Alex: I've decided to wash my hands in a golden basin and turn right. Come up with a difficult and challenging algorithm problem

Marvolo: Oh, roar?

Alex: do you usually watch TV?

Marvolo: I don't think much. I play with my mobile phone.

Alex: Yes, the programs on TV are time limited. You can't see them after this point.

Marvolo: just watch it on your mobile phone.

Alex: No, generally speaking, it's the first broadcast on TV. It's updated on the mobile phone after the TV is played.

Marvolo: so?

Alex: (rummaged through his schoolbag for a while and pulled out a piece of dense paper) here are the program lists of all TV stations, including the start time and end time of each program. How many programs can I watch in a day if I have enough time?

Marvolo: Well, I only updated it at 23:00 PM, so I only watch one a day.

In short, there are n(1 ≤ n ≤ 106) programs broadcast on different radio stations. Given the start time and end time of each program si,ei,(1 ≤ si,ei ≤ 105), assuming unlimited time, how many different programs can you watch at most?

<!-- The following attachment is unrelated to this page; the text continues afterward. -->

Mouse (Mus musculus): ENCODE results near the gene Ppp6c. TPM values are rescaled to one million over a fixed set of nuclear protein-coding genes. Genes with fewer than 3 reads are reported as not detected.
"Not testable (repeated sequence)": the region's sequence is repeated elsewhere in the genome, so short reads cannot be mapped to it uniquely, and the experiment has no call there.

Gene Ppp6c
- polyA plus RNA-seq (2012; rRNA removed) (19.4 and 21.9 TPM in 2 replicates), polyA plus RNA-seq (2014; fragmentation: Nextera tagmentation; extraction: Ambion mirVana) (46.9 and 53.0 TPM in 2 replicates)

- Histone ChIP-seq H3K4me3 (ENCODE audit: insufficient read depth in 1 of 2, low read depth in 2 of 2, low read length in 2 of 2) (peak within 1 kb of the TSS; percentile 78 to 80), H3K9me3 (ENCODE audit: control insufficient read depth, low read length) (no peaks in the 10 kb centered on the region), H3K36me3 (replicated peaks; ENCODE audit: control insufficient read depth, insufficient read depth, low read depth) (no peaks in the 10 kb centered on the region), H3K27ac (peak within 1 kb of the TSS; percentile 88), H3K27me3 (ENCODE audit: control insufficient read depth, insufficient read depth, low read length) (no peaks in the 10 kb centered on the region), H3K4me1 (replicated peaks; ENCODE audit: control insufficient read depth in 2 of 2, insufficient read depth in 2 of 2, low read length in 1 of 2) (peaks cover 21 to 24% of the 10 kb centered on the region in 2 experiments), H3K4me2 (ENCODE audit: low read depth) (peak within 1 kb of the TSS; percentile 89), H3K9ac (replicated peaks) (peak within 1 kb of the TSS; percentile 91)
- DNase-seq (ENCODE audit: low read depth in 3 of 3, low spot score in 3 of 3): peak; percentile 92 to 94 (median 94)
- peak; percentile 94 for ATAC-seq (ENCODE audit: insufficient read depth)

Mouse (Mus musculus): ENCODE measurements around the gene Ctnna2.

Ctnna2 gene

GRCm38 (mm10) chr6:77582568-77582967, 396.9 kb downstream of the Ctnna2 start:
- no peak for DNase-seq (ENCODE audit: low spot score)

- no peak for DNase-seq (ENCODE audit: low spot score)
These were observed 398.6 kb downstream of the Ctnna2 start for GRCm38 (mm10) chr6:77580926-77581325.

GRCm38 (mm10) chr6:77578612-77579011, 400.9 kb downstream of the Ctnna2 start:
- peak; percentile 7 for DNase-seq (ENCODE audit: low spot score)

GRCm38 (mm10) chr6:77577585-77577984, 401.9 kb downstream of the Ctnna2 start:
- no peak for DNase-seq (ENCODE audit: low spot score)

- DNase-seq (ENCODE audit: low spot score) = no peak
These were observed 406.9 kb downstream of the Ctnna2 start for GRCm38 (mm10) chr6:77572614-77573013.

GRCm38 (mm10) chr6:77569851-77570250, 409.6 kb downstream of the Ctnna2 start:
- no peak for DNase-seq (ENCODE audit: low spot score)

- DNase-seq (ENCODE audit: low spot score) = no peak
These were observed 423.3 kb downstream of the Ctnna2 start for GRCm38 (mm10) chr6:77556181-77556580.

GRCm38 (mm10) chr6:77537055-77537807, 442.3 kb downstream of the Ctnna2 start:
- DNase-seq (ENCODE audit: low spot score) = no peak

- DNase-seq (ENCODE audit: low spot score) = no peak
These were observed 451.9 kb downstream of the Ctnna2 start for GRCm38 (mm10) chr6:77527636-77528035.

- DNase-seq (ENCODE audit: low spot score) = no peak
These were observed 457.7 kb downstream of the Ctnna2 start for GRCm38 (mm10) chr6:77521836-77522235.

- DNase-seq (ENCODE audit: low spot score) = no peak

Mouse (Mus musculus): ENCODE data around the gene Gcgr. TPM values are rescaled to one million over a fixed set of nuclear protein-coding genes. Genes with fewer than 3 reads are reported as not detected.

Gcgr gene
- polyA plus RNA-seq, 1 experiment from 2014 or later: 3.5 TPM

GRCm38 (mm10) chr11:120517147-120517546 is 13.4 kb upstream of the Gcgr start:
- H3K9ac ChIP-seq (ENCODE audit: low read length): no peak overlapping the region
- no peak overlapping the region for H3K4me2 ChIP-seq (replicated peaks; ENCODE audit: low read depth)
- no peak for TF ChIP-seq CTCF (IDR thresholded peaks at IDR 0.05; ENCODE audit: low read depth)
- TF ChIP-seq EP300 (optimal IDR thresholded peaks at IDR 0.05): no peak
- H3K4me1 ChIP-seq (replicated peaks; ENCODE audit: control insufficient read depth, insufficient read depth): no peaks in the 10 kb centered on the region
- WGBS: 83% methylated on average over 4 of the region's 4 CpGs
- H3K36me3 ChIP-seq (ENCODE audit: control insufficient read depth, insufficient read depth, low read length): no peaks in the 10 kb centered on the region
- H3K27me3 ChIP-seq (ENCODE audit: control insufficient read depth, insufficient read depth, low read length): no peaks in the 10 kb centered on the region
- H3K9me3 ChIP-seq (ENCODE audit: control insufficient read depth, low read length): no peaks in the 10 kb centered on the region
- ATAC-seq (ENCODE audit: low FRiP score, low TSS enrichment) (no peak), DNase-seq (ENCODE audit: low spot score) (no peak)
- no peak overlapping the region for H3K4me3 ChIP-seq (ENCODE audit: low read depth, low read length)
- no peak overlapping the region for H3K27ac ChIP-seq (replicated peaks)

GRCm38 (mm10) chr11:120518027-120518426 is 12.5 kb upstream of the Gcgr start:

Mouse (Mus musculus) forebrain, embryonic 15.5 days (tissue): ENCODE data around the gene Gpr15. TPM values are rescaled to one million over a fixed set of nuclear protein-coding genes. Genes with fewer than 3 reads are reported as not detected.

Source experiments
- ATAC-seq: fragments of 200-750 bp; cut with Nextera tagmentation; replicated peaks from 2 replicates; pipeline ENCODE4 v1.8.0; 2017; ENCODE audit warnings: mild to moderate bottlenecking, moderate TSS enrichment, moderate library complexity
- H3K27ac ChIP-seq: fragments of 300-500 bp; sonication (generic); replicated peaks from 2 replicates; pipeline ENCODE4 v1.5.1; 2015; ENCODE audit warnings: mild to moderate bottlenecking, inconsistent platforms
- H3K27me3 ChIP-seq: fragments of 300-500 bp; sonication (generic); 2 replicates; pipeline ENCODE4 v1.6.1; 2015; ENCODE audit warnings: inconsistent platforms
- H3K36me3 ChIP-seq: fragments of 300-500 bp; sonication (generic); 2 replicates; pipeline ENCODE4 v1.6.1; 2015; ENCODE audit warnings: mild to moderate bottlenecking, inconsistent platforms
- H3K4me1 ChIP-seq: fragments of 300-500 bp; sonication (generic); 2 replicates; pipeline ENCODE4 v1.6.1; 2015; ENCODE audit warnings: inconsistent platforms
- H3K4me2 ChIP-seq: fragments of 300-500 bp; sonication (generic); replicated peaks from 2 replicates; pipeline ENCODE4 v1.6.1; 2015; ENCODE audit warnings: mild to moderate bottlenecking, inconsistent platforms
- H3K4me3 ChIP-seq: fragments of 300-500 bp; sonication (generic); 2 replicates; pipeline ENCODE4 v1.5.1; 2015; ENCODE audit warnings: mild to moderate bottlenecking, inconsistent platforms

## input

The first line is a positive integer n(1≤n≤106) Next n Rows, 2 positive integers per row si,ei(1≤si<ei≤105) ，Indicates the start and end time of a program.

## output

Output a positive integer per line, indicating the maximum number of programs you can watch

## sample input

3 1 3 3 4 1 4

## sample output

2

## analysis

A greedy problem. The earlier the program ends, the better for the viewing plan. Therefore, after sorting the programs, we can calculate how many programs can be watched on time. The following is my own code for reference only.

#include<stdio.h> #include<string.h> #include<ctype.h> #include<stdlib.h> #include<math.h> typedef struct node *nodeptr; typedef struct node Node; struct node{ int s; int e; }; Node a[1000005]; int cmp(const void *a, const void *b){ Node x = *(Node*)a, y = *(Node*)b; if(x.e != y.e) return x.e - y.e; return x.s - y.s; } int main(){ int n,count=0,i; Node last; last.e=0; scanf("%d",&n); for(i=1;i<=n;i++){ scanf("%d %d",&a[i].s,&a[i].e); } qsort(a+1,n,sizeof(Node),cmp); for(i=1;i<=n;i++){ if(a[i].s>=last.e){ last=a[i]; count++; } } printf("%d",count); return 0; }